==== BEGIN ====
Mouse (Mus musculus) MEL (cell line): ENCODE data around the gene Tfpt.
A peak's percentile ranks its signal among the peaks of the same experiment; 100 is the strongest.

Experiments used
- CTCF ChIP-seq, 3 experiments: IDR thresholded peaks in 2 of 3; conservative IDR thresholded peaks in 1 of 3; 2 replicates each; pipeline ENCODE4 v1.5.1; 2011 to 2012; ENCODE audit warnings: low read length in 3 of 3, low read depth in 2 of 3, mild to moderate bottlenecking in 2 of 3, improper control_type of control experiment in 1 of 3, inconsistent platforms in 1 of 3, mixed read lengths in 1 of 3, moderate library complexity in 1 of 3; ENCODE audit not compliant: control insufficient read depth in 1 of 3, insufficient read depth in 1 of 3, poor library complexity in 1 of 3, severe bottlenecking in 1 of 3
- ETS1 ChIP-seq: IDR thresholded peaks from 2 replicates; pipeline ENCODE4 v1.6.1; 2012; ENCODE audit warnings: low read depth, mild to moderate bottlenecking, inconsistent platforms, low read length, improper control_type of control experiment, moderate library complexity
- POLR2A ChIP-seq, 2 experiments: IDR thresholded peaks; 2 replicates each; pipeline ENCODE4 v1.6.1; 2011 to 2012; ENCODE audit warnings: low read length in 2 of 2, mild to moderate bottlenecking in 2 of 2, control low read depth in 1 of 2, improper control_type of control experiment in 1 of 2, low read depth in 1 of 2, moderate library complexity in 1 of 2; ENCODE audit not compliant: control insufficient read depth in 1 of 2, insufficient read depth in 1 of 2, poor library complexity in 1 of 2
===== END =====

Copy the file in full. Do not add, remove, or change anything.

Mouse (Mus musculus) MEL (cell line): ENCODE data around the gene Tfpt.
A peak's percentile ranks its signal among the peaks of the same experiment; 100 is the strongest.

Experiments used
- CTCF ChIP-seq, 3 experiments: IDR thresholded peaks in 2 of 3; conservative IDR thresholded peaks in 1 of 3; 2 replicates each; pipeline ENCODE4 v1.5.1; 2011 to 2012; ENCODE audit warnings: low read length in 3 of 3, low read depth in 2 of 3, mild to moderate bottlenecking in 2 of 3, improper control_type of control experiment in 1 of 3, inconsistent platforms in 1 of 3, mixed read lengths in 1 of 3, moderate library complexity in 1 of 3; ENCODE audit not compliant: control insufficient read depth in 1 of 3, insufficient read depth in 1 of 3, poor library complexity in 1 of 3, severe bottlenecking in 1 of 3
- ETS1 ChIP-seq: IDR thresholded peaks from 2 replicates; pipeline ENCODE4 v1.6.1; 2012; ENCODE audit warnings: low read depth, mild to moderate bottlenecking, inconsistent platforms, low read length, improper control_type of control experiment, moderate library complexity
- POLR2A ChIP-seq, 2 experiments: IDR thresholded peaks; 2 replicates each; pipeline ENCODE4 v1.6.1; 2011 to 2012; ENCODE audit warnings: low read length in 2 of 2, mild to moderate bottlenecking in 2 of 2, control low read depth in 1 of 2, improper control_type of control experiment in 1 of 2, low read depth in 1 of 2, moderate library complexity in 1 of 2; ENCODE audit not compliant: control insufficient read depth in 1 of 2, insufficient read depth in 1 of 2, poor library complexity in 1 of 2